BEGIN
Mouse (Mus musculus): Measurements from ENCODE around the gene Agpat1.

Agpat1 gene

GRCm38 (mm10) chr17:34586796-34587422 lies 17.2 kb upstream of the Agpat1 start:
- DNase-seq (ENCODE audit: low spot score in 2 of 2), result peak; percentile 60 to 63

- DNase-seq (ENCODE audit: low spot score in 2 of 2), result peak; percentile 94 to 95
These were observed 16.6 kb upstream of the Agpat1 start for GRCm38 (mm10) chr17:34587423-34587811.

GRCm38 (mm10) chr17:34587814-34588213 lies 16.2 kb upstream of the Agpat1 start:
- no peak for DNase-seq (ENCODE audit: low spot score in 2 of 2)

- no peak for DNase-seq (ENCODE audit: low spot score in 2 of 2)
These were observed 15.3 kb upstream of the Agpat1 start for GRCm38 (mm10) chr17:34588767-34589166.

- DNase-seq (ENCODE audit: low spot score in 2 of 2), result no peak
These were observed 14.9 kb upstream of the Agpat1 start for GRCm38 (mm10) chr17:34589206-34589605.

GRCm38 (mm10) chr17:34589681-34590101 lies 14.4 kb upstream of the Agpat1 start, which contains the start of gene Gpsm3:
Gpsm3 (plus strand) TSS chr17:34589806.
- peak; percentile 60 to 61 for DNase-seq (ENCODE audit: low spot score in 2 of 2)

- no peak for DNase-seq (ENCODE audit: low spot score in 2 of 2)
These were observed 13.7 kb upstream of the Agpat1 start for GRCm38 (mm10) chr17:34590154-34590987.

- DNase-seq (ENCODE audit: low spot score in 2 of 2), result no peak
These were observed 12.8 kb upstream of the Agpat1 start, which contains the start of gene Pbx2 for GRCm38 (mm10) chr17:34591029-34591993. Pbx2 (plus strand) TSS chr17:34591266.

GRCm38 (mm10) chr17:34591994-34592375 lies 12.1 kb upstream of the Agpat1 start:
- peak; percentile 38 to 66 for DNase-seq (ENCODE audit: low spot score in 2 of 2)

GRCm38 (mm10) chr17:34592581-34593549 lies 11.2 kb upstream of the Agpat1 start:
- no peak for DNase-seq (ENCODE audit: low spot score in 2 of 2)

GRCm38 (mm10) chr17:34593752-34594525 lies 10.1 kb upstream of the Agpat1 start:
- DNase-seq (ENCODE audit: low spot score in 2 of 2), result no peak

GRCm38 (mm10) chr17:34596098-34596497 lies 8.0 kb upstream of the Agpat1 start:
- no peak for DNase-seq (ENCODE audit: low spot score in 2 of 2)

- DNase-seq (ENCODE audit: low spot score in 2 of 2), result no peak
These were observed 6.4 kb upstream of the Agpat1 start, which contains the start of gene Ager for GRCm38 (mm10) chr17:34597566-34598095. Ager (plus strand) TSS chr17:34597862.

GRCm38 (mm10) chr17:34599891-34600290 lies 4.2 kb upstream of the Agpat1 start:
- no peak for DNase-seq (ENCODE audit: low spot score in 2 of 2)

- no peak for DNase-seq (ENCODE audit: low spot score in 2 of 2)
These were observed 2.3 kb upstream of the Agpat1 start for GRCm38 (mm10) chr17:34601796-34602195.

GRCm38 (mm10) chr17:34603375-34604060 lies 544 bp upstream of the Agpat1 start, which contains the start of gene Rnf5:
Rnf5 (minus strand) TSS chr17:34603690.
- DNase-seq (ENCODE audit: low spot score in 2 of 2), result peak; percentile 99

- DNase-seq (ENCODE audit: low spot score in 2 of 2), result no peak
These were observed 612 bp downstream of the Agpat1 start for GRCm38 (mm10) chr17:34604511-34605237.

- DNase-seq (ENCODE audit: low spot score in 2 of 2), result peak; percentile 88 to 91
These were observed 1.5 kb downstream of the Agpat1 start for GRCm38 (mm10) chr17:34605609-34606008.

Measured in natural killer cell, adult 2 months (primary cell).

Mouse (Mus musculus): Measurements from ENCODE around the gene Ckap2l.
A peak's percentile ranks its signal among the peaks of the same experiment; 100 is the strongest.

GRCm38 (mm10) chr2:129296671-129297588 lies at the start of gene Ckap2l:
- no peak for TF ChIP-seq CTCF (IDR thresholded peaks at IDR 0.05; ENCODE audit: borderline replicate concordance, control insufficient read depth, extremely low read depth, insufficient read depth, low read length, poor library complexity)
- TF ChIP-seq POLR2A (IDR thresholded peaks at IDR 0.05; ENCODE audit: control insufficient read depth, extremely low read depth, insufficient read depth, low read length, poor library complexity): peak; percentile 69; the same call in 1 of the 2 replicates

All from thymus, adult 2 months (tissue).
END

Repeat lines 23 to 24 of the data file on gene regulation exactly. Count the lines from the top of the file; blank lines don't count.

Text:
- no peak for DNase-seq (ENCODE audit: low spot score in 2 of 2)

GRCm38 (mm10) chr17:34593752-34594525 lies 10.1 kb upstream of the Agpat1 start: